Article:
Conscious or not, how we talk about a problem gives away a lot about how we view the solution. While state leaders have outlined bold equity goals to improve the outcomes of all students, these goals can’t be met if the data used to measure and support them reflect conscious or unconscious bias. To help those closest to students understand what this means and their role in addressing it, DQC’s blog series examines how we can shift the way we talk and how we think about today’s education issues to ensure the success of every student.
Students Aren’t Empty Cups: If we only think of students as what they lack, we stop ourselves from recognizing what they bring to the table. And how we use data to talk about those students and their academic success has a major impact on how we think about their abilities to learn and the tools we create to help improve their achievement. This first post introduces the concept of asset framing and describes how practitioners in Chicago focused on their student’s strengths, rather than deficits, to improve student success.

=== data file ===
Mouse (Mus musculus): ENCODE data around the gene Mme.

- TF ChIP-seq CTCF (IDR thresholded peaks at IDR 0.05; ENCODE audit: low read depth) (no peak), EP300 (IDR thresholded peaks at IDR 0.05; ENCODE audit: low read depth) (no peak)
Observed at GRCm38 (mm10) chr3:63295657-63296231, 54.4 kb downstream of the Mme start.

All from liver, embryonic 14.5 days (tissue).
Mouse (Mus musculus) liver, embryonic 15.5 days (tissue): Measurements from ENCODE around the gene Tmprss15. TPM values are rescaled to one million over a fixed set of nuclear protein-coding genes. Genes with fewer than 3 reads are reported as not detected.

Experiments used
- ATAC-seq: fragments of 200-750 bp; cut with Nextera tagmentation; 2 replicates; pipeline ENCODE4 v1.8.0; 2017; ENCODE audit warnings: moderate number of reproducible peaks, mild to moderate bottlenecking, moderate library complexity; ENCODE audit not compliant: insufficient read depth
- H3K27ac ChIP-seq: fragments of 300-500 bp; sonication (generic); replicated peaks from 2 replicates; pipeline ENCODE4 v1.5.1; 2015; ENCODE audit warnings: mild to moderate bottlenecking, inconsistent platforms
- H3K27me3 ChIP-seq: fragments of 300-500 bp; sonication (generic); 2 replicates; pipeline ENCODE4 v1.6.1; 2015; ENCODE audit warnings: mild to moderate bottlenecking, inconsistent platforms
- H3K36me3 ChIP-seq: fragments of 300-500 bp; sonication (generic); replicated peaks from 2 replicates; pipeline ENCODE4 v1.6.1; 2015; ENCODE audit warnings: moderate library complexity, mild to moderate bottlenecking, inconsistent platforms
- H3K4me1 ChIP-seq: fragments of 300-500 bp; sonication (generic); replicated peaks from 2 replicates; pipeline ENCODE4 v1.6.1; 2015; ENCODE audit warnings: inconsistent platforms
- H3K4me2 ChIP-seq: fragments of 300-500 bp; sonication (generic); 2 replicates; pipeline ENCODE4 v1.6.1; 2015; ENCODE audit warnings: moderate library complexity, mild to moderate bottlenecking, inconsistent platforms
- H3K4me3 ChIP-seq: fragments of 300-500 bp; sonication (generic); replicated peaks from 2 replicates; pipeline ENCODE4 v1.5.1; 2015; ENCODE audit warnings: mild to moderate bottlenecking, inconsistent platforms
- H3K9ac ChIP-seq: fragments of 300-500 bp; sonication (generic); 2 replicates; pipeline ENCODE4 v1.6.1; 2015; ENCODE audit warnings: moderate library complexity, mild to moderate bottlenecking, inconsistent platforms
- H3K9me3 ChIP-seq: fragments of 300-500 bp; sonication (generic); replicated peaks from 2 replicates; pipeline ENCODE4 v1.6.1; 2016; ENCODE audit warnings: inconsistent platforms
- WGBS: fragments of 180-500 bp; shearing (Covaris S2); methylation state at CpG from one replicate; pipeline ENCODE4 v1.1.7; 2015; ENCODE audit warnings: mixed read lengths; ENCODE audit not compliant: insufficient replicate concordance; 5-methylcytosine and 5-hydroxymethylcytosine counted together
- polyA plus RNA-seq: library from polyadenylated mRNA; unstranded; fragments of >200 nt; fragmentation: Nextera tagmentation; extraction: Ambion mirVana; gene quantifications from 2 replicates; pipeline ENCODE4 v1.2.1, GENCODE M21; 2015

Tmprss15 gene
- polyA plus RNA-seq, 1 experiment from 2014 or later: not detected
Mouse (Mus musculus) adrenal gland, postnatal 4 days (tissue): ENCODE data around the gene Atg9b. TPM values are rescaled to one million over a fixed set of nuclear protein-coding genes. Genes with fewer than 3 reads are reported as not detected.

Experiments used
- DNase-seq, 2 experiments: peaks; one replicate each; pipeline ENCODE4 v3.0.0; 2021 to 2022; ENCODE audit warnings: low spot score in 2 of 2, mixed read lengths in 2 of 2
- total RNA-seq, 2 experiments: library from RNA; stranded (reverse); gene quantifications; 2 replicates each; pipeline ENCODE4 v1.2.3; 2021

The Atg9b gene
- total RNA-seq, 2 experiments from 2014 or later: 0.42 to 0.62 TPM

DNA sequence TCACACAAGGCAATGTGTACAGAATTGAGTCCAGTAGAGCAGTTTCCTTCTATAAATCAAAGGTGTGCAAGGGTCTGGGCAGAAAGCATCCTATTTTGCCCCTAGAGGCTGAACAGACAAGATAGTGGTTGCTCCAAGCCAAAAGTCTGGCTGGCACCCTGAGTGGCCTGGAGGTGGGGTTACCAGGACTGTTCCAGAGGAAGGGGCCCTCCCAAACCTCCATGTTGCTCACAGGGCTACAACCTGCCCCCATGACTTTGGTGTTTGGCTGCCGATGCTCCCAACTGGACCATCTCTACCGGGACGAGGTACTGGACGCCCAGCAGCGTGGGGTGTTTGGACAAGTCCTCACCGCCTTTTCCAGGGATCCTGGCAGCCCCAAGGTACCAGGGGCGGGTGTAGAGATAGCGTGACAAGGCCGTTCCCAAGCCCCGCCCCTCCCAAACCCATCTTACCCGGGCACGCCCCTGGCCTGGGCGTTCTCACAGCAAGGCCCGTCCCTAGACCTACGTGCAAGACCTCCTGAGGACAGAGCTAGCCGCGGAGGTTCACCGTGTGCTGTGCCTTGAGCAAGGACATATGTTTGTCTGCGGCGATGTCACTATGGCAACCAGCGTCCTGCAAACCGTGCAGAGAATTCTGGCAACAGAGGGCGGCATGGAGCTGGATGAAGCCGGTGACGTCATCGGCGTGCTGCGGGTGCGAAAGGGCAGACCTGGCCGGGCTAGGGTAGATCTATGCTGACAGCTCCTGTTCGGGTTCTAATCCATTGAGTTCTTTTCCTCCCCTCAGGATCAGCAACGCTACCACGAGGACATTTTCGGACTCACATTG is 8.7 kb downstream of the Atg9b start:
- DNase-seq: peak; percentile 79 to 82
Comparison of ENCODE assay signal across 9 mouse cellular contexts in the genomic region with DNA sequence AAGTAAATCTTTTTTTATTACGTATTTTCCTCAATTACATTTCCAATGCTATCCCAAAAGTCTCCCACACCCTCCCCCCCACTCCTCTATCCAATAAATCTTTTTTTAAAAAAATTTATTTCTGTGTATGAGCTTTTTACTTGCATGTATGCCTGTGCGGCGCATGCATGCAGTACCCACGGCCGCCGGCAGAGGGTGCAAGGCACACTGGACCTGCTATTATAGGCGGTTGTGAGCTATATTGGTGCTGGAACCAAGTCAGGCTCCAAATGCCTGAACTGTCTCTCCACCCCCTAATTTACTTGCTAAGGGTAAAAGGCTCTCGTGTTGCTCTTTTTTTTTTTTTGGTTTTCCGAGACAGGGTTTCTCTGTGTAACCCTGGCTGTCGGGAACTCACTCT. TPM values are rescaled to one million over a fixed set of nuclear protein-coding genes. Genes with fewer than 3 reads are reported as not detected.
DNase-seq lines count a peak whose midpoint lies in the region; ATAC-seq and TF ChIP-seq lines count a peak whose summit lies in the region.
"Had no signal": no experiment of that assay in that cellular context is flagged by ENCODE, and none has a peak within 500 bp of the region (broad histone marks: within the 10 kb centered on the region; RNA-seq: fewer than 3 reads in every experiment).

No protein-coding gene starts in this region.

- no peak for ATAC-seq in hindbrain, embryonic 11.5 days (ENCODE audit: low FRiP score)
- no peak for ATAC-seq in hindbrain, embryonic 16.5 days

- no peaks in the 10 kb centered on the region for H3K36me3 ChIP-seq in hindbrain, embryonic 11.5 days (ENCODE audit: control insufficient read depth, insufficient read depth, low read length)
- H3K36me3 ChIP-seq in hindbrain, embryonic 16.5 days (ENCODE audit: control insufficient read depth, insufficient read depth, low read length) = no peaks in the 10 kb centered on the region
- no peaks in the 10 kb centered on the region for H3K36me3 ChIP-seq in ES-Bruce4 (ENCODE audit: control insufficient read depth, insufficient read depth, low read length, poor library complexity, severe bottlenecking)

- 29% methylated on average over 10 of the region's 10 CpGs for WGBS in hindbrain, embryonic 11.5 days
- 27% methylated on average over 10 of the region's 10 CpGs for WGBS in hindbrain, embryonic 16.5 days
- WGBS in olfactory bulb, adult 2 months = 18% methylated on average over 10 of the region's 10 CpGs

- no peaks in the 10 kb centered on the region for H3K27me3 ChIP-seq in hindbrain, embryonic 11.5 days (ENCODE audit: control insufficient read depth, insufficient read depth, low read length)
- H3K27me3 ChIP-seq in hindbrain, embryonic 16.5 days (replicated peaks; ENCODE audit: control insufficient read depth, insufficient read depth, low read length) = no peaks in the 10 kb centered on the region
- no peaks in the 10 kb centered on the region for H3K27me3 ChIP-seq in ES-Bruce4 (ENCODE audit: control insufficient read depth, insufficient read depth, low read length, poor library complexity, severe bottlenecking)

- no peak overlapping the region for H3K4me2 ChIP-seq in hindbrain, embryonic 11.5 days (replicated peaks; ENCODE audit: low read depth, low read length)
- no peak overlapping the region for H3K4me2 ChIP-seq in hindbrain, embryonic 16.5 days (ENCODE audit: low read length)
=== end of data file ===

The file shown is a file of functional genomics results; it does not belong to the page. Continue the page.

Putting Data Disaggregation in Context: Data doesn’t come to life on its own. The way student data is constructed and shared has the power to impact how we, intentionally or unintentionally, creative narratives around a student’s potential. Our second post addresses how shifting the way you frame data changes how you interpret and use it to solve a problem.
The Harder (Data) Work: Now that we can identify what goes into collecting and using data, it’s on us to challenge our own perspectives, acknowledge existing opportunity gaps, and use data to dispel myths around achievement. Our third and final post in this series examines what this looks like in action for educators, including the challenges they face when applying asset framing to their use of data in service of student learning.